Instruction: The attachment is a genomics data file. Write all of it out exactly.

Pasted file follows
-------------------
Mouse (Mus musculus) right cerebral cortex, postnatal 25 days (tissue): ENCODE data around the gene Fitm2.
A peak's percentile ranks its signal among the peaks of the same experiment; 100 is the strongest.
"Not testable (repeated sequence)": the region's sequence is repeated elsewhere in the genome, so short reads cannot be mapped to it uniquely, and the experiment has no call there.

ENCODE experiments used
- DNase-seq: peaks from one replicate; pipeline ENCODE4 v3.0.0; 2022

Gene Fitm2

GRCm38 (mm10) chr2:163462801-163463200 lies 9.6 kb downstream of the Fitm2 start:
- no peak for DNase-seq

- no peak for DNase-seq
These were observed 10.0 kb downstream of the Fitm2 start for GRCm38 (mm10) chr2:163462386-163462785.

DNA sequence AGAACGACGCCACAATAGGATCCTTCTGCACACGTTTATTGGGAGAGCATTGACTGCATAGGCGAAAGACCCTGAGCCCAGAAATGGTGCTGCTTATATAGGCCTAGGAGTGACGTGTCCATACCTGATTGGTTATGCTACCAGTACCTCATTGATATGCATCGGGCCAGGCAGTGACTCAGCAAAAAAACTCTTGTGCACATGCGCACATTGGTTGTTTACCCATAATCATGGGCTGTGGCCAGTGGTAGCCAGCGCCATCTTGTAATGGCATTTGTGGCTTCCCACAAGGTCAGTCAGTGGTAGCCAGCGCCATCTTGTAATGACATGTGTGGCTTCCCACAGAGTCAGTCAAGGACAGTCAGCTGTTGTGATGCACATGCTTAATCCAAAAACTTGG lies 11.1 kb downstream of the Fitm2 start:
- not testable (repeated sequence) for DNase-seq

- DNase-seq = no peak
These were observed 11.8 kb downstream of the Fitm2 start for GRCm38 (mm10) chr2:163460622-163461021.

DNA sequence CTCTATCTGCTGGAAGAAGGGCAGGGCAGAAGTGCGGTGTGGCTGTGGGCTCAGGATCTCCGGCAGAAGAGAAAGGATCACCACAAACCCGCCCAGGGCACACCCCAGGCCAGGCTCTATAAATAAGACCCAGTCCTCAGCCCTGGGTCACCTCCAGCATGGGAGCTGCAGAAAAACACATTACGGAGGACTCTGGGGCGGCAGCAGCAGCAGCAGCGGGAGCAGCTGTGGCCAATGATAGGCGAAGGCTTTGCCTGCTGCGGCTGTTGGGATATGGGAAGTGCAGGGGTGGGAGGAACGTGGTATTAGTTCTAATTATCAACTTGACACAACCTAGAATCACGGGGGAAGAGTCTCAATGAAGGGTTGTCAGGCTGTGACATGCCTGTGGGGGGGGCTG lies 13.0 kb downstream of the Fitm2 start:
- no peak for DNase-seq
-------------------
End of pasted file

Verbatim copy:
Mouse (Mus musculus) right cerebral cortex, postnatal 25 days (tissue): ENCODE data around the gene Fitm2.
A peak's percentile ranks its signal among the peaks of the same experiment; 100 is the strongest.
"Not testable (repeated sequence)": the region's sequence is repeated elsewhere in the genome, so short reads cannot be mapped to it uniquely, and the experiment has no call there.

ENCODE experiments used
- DNase-seq: peaks from one replicate; pipeline ENCODE4 v3.0.0; 2022

Gene Fitm2

GRCm38 (mm10) chr2:163462801-163463200 lies 9.6 kb downstream of the Fitm2 start:
- no peak for DNase-seq

- no peak for DNase-seq
These were observed 10.0 kb downstream of the Fitm2 start for GRCm38 (mm10) chr2:163462386-163462785.

DNA sequence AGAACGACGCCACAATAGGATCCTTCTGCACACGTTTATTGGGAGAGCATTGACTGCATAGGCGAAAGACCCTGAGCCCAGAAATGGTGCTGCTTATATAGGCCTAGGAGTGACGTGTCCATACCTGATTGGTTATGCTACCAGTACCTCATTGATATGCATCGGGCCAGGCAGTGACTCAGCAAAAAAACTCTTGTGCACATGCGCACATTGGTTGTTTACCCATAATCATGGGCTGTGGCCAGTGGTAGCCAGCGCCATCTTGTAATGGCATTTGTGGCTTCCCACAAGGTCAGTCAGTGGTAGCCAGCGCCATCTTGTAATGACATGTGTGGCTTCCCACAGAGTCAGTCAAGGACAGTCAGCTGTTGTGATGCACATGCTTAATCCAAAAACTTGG lies 11.1 kb downstream of the Fitm2 start:
- not testable (repeated sequence) for DNase-seq

- DNase-seq = no peak
These were observed 11.8 kb downstream of the Fitm2 start for GRCm38 (mm10) chr2:163460622-163461021.

DNA sequence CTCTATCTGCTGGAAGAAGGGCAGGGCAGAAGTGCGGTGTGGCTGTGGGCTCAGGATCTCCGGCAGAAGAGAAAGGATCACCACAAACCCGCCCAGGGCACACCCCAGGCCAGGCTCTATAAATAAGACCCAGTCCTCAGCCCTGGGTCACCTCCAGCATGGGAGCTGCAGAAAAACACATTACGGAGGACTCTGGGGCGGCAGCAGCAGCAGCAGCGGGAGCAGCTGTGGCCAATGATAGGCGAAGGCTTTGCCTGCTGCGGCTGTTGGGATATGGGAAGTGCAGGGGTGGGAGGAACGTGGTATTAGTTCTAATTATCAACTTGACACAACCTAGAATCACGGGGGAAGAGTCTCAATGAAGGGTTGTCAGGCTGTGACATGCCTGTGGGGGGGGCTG lies 13.0 kb downstream of the Fitm2 start:
- no peak for DNase-seq